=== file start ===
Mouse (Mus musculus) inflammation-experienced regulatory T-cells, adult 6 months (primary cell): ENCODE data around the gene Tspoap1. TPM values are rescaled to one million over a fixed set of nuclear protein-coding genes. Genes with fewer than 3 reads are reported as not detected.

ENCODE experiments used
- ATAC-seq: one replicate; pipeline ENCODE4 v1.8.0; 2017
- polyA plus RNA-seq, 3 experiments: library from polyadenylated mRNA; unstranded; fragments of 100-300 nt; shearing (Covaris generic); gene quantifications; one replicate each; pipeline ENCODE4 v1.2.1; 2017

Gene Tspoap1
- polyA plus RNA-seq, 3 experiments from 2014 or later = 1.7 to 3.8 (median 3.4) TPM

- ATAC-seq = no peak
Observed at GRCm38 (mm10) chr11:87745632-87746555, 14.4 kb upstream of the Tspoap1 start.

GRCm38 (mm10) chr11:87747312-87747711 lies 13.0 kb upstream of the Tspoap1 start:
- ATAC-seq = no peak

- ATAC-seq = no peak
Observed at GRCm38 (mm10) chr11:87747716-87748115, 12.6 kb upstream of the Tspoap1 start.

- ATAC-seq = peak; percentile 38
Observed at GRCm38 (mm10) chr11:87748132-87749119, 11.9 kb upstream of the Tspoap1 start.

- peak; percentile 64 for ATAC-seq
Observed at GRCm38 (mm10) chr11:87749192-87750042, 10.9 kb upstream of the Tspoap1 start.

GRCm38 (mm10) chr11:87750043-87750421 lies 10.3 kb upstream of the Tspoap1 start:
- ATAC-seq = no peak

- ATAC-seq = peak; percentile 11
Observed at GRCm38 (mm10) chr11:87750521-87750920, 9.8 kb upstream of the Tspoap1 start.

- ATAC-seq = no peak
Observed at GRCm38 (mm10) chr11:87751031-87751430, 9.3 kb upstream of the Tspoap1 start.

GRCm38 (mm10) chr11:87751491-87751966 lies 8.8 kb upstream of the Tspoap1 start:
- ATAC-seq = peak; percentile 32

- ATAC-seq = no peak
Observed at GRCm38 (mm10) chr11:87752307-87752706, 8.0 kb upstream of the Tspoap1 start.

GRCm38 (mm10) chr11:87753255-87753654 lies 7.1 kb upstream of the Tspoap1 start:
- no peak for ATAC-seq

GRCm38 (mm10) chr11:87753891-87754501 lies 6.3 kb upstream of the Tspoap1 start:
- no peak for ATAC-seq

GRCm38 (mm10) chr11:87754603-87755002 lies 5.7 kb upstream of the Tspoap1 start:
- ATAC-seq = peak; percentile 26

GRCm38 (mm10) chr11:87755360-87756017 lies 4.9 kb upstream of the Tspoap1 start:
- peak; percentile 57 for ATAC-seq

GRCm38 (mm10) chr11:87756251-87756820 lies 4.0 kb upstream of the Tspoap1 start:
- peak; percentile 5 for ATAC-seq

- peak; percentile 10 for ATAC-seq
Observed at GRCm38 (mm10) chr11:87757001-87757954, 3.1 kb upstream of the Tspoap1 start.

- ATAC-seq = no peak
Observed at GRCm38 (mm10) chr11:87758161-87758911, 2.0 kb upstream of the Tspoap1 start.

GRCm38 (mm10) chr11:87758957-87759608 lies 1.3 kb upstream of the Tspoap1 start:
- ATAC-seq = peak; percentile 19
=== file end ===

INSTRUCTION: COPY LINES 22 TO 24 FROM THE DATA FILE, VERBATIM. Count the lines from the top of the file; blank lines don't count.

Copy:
Observed at GRCm38 (mm10) chr11:87751031-87751430, 9.3 kb upstream of the Tspoap1 start.

GRCm38 (mm10) chr11:87751491-87751966 lies 8.8 kb upstream of the Tspoap1 start:
- ATAC-seq = peak; percentile 32